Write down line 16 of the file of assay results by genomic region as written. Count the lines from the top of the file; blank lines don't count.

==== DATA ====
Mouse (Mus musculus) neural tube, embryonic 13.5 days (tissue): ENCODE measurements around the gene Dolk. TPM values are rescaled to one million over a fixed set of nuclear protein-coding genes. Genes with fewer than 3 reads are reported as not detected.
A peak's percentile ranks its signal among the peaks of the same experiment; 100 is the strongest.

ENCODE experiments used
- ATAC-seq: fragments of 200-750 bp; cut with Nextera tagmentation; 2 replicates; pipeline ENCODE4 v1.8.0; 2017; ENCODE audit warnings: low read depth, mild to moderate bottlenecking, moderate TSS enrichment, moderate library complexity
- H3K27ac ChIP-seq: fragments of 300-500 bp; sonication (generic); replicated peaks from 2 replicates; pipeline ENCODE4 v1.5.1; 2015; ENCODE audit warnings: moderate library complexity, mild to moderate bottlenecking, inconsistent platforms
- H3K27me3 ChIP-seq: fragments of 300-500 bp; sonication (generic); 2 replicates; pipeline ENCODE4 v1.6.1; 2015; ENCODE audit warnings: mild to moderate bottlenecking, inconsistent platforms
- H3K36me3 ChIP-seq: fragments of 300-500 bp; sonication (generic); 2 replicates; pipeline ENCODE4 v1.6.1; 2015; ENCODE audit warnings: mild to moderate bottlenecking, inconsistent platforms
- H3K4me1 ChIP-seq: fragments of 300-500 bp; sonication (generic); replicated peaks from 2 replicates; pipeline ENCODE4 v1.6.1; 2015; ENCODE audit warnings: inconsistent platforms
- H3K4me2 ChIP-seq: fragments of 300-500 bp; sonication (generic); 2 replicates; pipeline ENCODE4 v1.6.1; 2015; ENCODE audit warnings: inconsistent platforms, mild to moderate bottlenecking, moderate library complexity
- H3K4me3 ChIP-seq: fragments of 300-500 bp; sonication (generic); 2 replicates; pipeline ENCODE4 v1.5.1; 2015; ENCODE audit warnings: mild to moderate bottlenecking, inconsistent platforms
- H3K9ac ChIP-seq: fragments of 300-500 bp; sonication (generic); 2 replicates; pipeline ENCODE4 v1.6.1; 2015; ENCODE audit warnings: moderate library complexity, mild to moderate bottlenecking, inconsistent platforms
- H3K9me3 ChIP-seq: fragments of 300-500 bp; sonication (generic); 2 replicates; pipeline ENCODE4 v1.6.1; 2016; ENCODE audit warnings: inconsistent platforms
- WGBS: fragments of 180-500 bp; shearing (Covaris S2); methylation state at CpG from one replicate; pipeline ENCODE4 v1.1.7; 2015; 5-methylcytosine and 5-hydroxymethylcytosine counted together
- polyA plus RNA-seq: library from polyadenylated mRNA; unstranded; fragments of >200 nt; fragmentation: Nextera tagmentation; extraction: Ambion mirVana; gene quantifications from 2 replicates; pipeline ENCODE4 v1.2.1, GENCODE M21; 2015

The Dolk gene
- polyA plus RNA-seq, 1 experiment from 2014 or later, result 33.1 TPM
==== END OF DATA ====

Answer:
- polyA plus RNA-seq, 1 experiment from 2014 or later, result 33.1 TPM